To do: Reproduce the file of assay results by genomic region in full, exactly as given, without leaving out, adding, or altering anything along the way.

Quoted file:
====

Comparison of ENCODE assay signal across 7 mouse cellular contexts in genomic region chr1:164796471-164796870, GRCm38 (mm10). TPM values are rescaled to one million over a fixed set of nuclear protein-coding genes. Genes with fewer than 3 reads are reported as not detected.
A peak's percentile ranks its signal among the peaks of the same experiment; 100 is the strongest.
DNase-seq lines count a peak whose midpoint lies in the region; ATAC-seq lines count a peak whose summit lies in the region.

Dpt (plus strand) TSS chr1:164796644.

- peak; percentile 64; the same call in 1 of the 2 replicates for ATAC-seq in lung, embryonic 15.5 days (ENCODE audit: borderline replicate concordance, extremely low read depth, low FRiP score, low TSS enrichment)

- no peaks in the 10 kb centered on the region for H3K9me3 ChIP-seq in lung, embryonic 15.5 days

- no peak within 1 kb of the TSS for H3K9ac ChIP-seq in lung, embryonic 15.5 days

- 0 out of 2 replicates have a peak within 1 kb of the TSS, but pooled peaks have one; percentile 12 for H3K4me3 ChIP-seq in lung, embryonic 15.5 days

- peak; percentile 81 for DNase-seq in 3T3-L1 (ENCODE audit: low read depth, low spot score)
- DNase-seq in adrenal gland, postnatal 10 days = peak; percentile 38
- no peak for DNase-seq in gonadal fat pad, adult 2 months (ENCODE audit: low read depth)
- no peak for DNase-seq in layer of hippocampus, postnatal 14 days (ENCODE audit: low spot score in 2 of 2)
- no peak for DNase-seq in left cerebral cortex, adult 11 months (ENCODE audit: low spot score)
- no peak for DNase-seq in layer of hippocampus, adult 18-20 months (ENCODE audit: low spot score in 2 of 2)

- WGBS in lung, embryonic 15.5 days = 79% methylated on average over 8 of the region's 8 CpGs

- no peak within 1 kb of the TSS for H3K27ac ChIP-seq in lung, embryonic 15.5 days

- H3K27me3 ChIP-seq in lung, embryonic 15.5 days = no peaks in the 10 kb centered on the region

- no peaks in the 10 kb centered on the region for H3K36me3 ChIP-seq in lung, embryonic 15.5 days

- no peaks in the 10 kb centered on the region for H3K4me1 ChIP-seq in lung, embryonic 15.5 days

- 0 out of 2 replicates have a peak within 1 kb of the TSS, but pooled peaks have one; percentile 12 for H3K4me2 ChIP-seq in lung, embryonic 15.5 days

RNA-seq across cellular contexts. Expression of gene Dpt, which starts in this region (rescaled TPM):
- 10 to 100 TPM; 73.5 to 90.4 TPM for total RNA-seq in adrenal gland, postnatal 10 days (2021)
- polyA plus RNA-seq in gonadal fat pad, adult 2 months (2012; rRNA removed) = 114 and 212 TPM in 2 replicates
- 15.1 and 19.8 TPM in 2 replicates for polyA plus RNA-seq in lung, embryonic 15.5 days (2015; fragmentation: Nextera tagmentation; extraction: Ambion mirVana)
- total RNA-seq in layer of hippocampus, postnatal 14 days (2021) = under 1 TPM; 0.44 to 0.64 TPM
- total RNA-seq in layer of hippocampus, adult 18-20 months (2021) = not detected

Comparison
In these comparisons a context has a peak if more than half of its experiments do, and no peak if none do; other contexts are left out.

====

Comparison of ENCODE assay signal across 7 mouse cellular contexts in genomic region chr1:164796471-164796870, GRCm38 (mm10). TPM values are rescaled to one million over a fixed set of nuclear protein-coding genes. Genes with fewer than 3 reads are reported as not detected.
A peak's percentile ranks its signal among the peaks of the same experiment; 100 is the strongest.
DNase-seq lines count a peak whose midpoint lies in the region; ATAC-seq lines count a peak whose summit lies in the region.

Dpt (plus strand) TSS chr1:164796644.

- peak; percentile 64; the same call in 1 of the 2 replicates for ATAC-seq in lung, embryonic 15.5 days (ENCODE audit: borderline replicate concordance, extremely low read depth, low FRiP score, low TSS enrichment)

- no peaks in the 10 kb centered on the region for H3K9me3 ChIP-seq in lung, embryonic 15.5 days

- no peak within 1 kb of the TSS for H3K9ac ChIP-seq in lung, embryonic 15.5 days

- 0 out of 2 replicates have a peak within 1 kb of the TSS, but pooled peaks have one; percentile 12 for H3K4me3 ChIP-seq in lung, embryonic 15.5 days

- peak; percentile 81 for DNase-seq in 3T3-L1 (ENCODE audit: low read depth, low spot score)
- DNase-seq in adrenal gland, postnatal 10 days = peak; percentile 38
- no peak for DNase-seq in gonadal fat pad, adult 2 months (ENCODE audit: low read depth)
- no peak for DNase-seq in layer of hippocampus, postnatal 14 days (ENCODE audit: low spot score in 2 of 2)
- no peak for DNase-seq in left cerebral cortex, adult 11 months (ENCODE audit: low spot score)
- no peak for DNase-seq in layer of hippocampus, adult 18-20 months (ENCODE audit: low spot score in 2 of 2)

- WGBS in lung, embryonic 15.5 days = 79% methylated on average over 8 of the region's 8 CpGs

- no peak within 1 kb of the TSS for H3K27ac ChIP-seq in lung, embryonic 15.5 days

- H3K27me3 ChIP-seq in lung, embryonic 15.5 days = no peaks in the 10 kb centered on the region

- no peaks in the 10 kb centered on the region for H3K36me3 ChIP-seq in lung, embryonic 15.5 days

- no peaks in the 10 kb centered on the region for H3K4me1 ChIP-seq in lung, embryonic 15.5 days

- 0 out of 2 replicates have a peak within 1 kb of the TSS, but pooled peaks have one; percentile 12 for H3K4me2 ChIP-seq in lung, embryonic 15.5 days

RNA-seq across cellular contexts. Expression of gene Dpt, which starts in this region (rescaled TPM):
- 10 to 100 TPM; 73.5 to 90.4 TPM for total RNA-seq in adrenal gland, postnatal 10 days (2021)
- polyA plus RNA-seq in gonadal fat pad, adult 2 months (2012; rRNA removed) = 114 and 212 TPM in 2 replicates
- 15.1 and 19.8 TPM in 2 replicates for polyA plus RNA-seq in lung, embryonic 15.5 days (2015; fragmentation: Nextera tagmentation; extraction: Ambion mirVana)
- total RNA-seq in layer of hippocampus, postnatal 14 days (2021) = under 1 TPM; 0.44 to 0.64 TPM
- total RNA-seq in layer of hippocampus, adult 18-20 months (2021) = not detected

Comparison
In these comparisons a context has a peak if more than half of its experiments do, and no peak if none do; other contexts are left out.